Skoda finally nails car styling and mixes it with the usual blend of pragmatic qualities
Overall Score 90/100
The Skoda Superb has come a long way since its first generation. That car actually looked like a stretched and simplified Passat, while the next one looked like a car-sized pile of vomit. This latest one, though, is smashingly good looking, has just as much space as you’ve come to expect from the Superb nameplate and a sprinkling of premium features.
No, really, it’s one of the best looking sedans on the market, at any price point, and if you spec yours like our tester, with the optional LED headlights and wheels measuring at least 18 inches in diameter, then you might even turn a few heads.
Don’t get the 2.0-liter TSI turbo, though, as there’s really no need for anything more than a 150 PS diesel under its bonnet. The DSG gearbox you can do without as well, as it’s not the smoothest in the business and VW group manuals feel very positive and pleasant to use.
Photos: Dragoș Savu / Video: Ionuț Ivana
Families, Managers, Sales Agents, Seniors
Highways, Urban Driving
HATS OFF FOR:
Comfort, Engine Power, Ergonomics, Luggage Space, Modularity, Passenger Space, Safety
BANG FOR THE BUCK:
Our tester came with one of the least popular engines, the 220 hp TSI unit hooked up to an automatic six-speed DSG transmission. The combo is definitely a good one, even with the transmission’s occasional jerkiness, yet it makes up for that in shift swiftness.
The car can sprint to 100 km/h or 62 mph in seven seconds dead and reach a top speed of 245 km/h / 152 mph and from behind the wheel if feels every bit as fast as the figures suggest. The GTI-esque engine pulls strongly, thanks to 350 Nm from 1,500 rpm and this is a car definitely suited for fast cruising above all else.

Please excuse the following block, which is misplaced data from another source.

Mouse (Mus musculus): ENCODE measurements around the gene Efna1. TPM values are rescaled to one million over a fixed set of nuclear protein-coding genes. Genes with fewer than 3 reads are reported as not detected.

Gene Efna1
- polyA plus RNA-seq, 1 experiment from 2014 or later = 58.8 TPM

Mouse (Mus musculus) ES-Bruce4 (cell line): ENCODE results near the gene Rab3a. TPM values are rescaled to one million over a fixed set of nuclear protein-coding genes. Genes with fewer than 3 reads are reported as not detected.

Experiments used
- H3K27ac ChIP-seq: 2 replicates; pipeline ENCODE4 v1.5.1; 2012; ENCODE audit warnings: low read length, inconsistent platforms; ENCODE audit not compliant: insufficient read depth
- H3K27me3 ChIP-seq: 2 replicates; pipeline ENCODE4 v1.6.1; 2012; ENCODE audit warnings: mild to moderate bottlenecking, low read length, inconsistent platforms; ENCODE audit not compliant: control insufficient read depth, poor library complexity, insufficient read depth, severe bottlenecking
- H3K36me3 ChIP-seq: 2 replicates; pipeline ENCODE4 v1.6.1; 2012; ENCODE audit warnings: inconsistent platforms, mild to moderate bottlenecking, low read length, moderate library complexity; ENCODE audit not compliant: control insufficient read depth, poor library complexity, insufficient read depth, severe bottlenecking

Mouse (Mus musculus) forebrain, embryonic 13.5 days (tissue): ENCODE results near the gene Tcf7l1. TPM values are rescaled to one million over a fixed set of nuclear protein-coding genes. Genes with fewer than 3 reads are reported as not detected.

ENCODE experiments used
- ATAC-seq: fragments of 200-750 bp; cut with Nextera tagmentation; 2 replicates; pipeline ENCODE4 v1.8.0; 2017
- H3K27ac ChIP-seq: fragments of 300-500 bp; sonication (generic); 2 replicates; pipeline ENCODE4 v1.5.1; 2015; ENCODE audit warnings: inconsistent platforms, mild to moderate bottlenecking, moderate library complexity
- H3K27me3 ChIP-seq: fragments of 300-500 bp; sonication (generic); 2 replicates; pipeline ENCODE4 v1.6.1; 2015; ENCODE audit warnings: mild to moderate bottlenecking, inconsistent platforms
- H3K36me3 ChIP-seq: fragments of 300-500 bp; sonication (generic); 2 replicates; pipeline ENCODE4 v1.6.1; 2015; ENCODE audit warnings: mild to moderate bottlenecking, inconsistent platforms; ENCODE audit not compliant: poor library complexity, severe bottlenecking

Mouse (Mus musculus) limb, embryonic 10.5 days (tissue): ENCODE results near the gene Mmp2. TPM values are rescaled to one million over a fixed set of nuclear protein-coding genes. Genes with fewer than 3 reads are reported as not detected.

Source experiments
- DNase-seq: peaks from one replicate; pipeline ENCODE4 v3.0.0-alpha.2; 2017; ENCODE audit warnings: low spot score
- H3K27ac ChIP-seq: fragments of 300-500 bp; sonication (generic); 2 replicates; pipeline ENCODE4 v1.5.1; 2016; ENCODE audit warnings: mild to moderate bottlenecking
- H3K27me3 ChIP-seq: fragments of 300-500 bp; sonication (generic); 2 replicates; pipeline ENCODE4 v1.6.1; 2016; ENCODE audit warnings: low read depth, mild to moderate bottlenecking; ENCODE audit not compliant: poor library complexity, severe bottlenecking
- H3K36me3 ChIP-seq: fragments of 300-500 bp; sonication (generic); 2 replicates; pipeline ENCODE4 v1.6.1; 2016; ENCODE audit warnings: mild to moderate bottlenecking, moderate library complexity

Handling is not the Superb’s forte. Sure, the car corners with precision and little drama, but it just feels annoyed the fact that it’s being hustled. Even when you set off from a standstill and do so with your right foot firmly planted into the carpet, the front wheels of our FWD-only tester had a tendency to skip off the tarmac in a manner which made you not want to repeat the experience.
It won’t understeer into a tree or snap out of control under hard cornering, but you won’t really derive much pleasure from being at the helm; you’ll just want the trip to be over with.
The Superb scored highly when it was tested by Euro NCAP two years ago. It provides good protection for adult passengers and kids in child seats, as well as pedestrians. It does lack the option of adding an airbag for the front passenger’s knees and its active safety aids are not the most advanced, but overall it’s a sound safety package.
The Superb we tested came with optional leather seats with electric adjustment for the fronts, as well as heating and cooling, with the latter being surprisingly effective.
The front seats are refreshingly soft for a new car, the leather they’re clad in feels upmarket and the sense of spaciousness is always present, no matter where you choose to sit.